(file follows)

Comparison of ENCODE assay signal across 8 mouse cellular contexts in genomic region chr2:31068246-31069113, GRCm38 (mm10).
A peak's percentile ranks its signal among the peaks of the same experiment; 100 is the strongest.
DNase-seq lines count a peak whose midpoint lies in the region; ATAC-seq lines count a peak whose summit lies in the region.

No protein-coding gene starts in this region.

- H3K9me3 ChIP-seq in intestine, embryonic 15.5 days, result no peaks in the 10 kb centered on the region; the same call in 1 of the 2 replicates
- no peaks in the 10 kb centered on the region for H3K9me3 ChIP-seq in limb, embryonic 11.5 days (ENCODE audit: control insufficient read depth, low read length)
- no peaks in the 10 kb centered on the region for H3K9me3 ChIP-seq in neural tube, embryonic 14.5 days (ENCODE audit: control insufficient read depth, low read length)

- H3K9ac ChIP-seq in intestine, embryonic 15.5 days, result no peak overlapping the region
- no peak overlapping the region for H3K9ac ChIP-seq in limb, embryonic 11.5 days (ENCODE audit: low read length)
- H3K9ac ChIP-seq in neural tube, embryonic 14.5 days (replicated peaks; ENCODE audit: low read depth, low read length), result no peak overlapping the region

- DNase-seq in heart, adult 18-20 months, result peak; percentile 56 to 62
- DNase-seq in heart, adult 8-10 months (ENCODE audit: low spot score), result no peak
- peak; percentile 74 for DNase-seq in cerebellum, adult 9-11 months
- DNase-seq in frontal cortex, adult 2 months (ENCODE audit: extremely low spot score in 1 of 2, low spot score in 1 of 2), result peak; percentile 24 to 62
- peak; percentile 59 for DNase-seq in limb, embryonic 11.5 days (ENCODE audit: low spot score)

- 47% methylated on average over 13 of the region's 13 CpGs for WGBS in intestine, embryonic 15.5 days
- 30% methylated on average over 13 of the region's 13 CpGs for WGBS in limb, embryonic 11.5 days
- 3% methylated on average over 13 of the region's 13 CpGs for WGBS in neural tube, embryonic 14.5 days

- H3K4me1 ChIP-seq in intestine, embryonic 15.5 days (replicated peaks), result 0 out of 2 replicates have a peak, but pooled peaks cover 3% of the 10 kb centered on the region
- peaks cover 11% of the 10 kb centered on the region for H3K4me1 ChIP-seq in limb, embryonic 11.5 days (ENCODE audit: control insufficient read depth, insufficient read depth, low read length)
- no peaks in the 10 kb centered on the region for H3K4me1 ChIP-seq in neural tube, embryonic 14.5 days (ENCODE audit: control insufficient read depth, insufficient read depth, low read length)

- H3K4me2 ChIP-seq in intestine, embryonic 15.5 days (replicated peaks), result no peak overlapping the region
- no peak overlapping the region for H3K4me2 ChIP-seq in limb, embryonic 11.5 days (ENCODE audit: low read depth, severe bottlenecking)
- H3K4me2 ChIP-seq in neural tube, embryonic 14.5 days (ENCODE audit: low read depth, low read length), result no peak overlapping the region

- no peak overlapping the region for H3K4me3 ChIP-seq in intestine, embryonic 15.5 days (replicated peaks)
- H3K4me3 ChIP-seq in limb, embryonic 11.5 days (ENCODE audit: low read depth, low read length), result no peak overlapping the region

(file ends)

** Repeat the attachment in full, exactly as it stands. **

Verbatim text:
Comparison of ENCODE assay signal across 8 mouse cellular contexts in genomic region chr2:31068246-31069113, GRCm38 (mm10).
A peak's percentile ranks its signal among the peaks of the same experiment; 100 is the strongest.
DNase-seq lines count a peak whose midpoint lies in the region; ATAC-seq lines count a peak whose summit lies in the region.

No protein-coding gene starts in this region.

- H3K9me3 ChIP-seq in intestine, embryonic 15.5 days, result no peaks in the 10 kb centered on the region; the same call in 1 of the 2 replicates
- no peaks in the 10 kb centered on the region for H3K9me3 ChIP-seq in limb, embryonic 11.5 days (ENCODE audit: control insufficient read depth, low read length)
- no peaks in the 10 kb centered on the region for H3K9me3 ChIP-seq in neural tube, embryonic 14.5 days (ENCODE audit: control insufficient read depth, low read length)

- H3K9ac ChIP-seq in intestine, embryonic 15.5 days, result no peak overlapping the region
- no peak overlapping the region for H3K9ac ChIP-seq in limb, embryonic 11.5 days (ENCODE audit: low read length)
- H3K9ac ChIP-seq in neural tube, embryonic 14.5 days (replicated peaks; ENCODE audit: low read depth, low read length), result no peak overlapping the region

- DNase-seq in heart, adult 18-20 months, result peak; percentile 56 to 62
- DNase-seq in heart, adult 8-10 months (ENCODE audit: low spot score), result no peak
- peak; percentile 74 for DNase-seq in cerebellum, adult 9-11 months
- DNase-seq in frontal cortex, adult 2 months (ENCODE audit: extremely low spot score in 1 of 2, low spot score in 1 of 2), result peak; percentile 24 to 62
- peak; percentile 59 for DNase-seq in limb, embryonic 11.5 days (ENCODE audit: low spot score)

- 47% methylated on average over 13 of the region's 13 CpGs for WGBS in intestine, embryonic 15.5 days
- 30% methylated on average over 13 of the region's 13 CpGs for WGBS in limb, embryonic 11.5 days
- 3% methylated on average over 13 of the region's 13 CpGs for WGBS in neural tube, embryonic 14.5 days

- H3K4me1 ChIP-seq in intestine, embryonic 15.5 days (replicated peaks), result 0 out of 2 replicates have a peak, but pooled peaks cover 3% of the 10 kb centered on the region
- peaks cover 11% of the 10 kb centered on the region for H3K4me1 ChIP-seq in limb, embryonic 11.5 days (ENCODE audit: control insufficient read depth, insufficient read depth, low read length)
- no peaks in the 10 kb centered on the region for H3K4me1 ChIP-seq in neural tube, embryonic 14.5 days (ENCODE audit: control insufficient read depth, insufficient read depth, low read length)

- H3K4me2 ChIP-seq in intestine, embryonic 15.5 days (replicated peaks), result no peak overlapping the region
- no peak overlapping the region for H3K4me2 ChIP-seq in limb, embryonic 11.5 days (ENCODE audit: low read depth, severe bottlenecking)
- H3K4me2 ChIP-seq in neural tube, embryonic 14.5 days (ENCODE audit: low read depth, low read length), result no peak overlapping the region

- no peak overlapping the region for H3K4me3 ChIP-seq in intestine, embryonic 15.5 days (replicated peaks)
- H3K4me3 ChIP-seq in limb, embryonic 11.5 days (ENCODE audit: low read depth, low read length), result no peak overlapping the region